Decent Sampler has one or two traps for the unwary, and QorbeQ's bravery for such an ambitious virtual instrument as a first attempt is huge. Just about the only imperfections that I could find were the slightly narrow 'width' aligned to the 'Reverb Size' label (DS squashes the text if the width isn't wide enough), and there's a little 'ting' sound a few seconds into the 'Stretched' sample (which actually adds quirkiness to the character of the instrument, so it may be deliberate!)

    The UI has lots of controls, but is logically laid out, so I had no problems figuring out what controlled what. For the separate envelopes (this Month's definite trend!), then I might have preferred vertical sliders instead of the standard rotary controls, but hey, this is a first instrument!

    Delay and Reverb are good choices for the effects - I would have gone for the obvious and done Chorus instead of Delay, but upon reflection, I think that the slow attacks work better, in context, with Delay. The 'Tone' control is beautifully tamed - I have to confess that this is something that I still struggle with myself, so it is good to see someone who has conquered this!

    Given the name, then the three variations on the timbre are completely complementary. (I would have probably fallen into the trap of trying to make too may contrasting sounds) This virtual instrument does exactly what the name suggests - it provides sounds which a general listener is going to probably classify as an 'unusual marimba' type of sound, and I love timbres which are ambiguous in their realism. I'm also impressed that I couldn't immediately recognise where the timbre came from (unlike some entries in this competition!) from the source material.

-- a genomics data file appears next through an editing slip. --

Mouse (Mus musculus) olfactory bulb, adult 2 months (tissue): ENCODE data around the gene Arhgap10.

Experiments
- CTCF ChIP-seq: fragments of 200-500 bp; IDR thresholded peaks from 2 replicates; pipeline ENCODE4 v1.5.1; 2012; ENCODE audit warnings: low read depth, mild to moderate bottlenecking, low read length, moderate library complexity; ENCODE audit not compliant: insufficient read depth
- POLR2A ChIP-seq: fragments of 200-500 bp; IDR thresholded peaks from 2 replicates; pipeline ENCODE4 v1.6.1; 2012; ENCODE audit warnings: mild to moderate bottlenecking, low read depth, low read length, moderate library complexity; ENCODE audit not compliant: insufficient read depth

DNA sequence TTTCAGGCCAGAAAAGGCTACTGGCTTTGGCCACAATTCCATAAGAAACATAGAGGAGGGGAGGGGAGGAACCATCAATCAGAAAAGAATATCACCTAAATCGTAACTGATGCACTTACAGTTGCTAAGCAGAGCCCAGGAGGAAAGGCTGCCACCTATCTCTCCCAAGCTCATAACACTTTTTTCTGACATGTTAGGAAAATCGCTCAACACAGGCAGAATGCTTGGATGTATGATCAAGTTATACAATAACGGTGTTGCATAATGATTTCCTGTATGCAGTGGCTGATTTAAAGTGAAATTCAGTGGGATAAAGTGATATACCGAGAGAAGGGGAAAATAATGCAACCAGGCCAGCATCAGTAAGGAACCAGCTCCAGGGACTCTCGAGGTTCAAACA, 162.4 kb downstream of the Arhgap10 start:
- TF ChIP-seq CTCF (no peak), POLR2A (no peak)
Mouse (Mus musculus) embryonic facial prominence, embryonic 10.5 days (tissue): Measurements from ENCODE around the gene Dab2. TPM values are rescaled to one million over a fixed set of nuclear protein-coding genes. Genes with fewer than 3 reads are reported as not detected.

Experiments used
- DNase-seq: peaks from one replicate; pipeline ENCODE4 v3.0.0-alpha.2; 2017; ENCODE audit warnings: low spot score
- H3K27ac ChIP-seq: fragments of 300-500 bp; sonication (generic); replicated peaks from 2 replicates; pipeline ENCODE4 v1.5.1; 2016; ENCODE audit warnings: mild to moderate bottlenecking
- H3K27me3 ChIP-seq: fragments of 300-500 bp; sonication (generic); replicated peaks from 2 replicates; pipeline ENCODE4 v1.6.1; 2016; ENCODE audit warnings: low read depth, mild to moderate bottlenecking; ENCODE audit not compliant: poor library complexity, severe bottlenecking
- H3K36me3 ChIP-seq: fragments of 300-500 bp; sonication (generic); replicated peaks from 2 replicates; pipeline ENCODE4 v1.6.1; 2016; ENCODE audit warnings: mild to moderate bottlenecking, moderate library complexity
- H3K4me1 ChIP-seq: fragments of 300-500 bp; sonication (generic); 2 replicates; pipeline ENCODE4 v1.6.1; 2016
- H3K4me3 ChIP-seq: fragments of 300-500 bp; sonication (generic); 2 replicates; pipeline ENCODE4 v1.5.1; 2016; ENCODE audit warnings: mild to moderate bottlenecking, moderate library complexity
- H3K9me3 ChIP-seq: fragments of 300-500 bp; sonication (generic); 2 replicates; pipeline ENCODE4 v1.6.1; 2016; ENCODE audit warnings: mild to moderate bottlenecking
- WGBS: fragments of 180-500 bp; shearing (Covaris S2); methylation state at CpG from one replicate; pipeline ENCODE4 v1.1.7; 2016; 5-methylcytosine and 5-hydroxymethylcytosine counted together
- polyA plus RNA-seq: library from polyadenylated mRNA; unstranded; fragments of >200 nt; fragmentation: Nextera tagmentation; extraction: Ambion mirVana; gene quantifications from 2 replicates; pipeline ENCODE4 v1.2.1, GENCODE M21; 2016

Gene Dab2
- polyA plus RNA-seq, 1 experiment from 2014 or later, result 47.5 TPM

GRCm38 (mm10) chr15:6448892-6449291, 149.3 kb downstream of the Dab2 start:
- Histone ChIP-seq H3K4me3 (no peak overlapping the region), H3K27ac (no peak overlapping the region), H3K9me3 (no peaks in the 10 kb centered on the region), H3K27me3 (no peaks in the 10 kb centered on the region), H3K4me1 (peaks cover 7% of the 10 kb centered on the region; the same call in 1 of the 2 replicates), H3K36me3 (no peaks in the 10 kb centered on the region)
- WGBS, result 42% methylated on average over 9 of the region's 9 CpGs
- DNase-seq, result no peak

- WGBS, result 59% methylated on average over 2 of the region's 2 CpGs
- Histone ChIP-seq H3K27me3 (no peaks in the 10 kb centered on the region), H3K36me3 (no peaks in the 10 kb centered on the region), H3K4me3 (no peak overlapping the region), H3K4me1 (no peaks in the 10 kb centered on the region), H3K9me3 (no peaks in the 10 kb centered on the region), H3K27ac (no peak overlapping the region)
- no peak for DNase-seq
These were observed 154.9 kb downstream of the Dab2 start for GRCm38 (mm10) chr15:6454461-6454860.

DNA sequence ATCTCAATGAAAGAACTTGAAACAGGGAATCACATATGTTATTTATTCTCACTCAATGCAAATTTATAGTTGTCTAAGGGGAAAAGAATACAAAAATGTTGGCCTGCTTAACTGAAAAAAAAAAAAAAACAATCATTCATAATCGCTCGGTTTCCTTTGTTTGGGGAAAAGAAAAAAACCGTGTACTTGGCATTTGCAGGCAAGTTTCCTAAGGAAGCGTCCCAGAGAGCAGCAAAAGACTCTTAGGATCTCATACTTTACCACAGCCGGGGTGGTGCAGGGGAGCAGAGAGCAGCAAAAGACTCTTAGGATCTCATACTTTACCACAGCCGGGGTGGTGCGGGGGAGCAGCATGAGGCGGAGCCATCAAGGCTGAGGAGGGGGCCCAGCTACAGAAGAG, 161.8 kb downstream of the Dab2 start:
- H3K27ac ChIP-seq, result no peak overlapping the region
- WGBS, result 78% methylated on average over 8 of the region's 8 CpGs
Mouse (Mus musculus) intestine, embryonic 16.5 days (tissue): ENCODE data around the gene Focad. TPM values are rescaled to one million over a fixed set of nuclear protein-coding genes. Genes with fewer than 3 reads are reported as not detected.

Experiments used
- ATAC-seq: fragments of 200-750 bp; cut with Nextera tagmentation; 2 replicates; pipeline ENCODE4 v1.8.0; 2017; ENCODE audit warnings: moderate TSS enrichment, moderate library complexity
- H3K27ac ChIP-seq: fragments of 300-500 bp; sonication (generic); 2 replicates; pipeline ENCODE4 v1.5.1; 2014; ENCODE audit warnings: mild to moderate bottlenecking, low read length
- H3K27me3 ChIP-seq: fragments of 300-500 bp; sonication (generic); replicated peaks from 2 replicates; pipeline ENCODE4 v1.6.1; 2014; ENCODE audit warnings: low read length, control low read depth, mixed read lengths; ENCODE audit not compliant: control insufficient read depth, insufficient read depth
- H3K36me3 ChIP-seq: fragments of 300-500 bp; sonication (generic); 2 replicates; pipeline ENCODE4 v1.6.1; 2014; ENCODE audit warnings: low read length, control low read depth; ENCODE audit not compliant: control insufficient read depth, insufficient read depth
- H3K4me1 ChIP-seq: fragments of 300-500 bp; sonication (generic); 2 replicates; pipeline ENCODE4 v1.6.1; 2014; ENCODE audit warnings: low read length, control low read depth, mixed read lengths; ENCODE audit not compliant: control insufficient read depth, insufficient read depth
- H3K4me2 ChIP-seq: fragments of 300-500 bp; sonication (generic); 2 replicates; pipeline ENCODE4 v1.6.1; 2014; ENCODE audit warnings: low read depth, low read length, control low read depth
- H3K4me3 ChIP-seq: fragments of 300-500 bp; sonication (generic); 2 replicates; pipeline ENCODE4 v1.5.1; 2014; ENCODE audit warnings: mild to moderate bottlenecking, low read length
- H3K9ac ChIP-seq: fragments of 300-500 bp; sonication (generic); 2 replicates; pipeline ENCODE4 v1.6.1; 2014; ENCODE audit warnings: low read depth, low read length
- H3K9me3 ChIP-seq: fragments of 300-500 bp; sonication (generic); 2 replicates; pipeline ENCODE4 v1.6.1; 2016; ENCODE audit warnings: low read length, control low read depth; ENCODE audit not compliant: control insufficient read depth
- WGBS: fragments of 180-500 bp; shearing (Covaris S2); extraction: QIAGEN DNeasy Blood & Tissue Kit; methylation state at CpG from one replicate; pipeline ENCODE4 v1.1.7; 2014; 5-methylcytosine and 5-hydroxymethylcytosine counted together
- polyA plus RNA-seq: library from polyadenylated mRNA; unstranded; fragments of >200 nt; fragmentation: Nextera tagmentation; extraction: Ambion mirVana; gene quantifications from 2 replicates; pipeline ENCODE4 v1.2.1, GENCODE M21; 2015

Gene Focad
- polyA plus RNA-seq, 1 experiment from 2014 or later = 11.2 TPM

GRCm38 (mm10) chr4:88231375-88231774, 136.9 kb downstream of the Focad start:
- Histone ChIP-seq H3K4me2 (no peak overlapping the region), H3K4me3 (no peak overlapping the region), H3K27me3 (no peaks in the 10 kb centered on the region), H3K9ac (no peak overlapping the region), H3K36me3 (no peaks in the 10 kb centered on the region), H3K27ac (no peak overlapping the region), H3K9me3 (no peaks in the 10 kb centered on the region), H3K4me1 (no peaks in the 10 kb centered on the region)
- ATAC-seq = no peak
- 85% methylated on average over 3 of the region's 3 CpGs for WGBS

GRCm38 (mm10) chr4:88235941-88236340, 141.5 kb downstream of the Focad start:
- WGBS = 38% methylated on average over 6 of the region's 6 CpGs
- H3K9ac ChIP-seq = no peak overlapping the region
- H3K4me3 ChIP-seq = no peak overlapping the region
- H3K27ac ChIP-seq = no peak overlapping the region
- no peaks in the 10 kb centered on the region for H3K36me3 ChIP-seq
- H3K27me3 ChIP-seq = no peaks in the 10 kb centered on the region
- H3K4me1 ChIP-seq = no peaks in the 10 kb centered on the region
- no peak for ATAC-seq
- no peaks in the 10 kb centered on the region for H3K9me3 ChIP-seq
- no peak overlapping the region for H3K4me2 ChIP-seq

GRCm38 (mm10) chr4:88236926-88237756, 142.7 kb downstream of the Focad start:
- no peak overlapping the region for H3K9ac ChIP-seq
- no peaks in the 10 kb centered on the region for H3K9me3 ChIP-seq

Overall then, a very impressive first Decent Sample virtual instrument. A considered and restrained choice of timbres, which results in a timbre that is 'marima-esque', but also 'more', and which all adds to the sense that this is a recording of restored relic - an obscure long-lost member of the marimba family, found washed up and abandoned on the shores of a silent sea, on one of the mysterious moons of a distant gas-giant planet...

  • Struck and Stretched Samples

    A good curation of sound for the Struck and Stetched patches- however, the breathy patch is a bit too much bandwidth and is made better with some reverb and a lower tone. The GUI elements are helpful, and although it is nice to have a very fine tuning when it comes to the ADSR of each sound, I would personally prefer to just have overall ADSR control for the entire instrument. It's a great effort thoug!

    23 June 2022
  • Synth Marimba +

    The title-character of the pack is a synthy marimba sound that you might expect from some kind of retro 80s/90s keyboard. In other words it doesn't sound a whole lot like a marimba, but it has its own marimba-esque character which sounds reasonable across a wide range. The stretched and breathy samples provide more pad-like options which complement the staple sound pretty well, complete with the possibility of huge reverb from the built-in controls. The UI is simple and useable but a little difficult to see/read, and could probably be better spaced to avoid overcrowding of the text.

    EamonSamplist 24 June 2022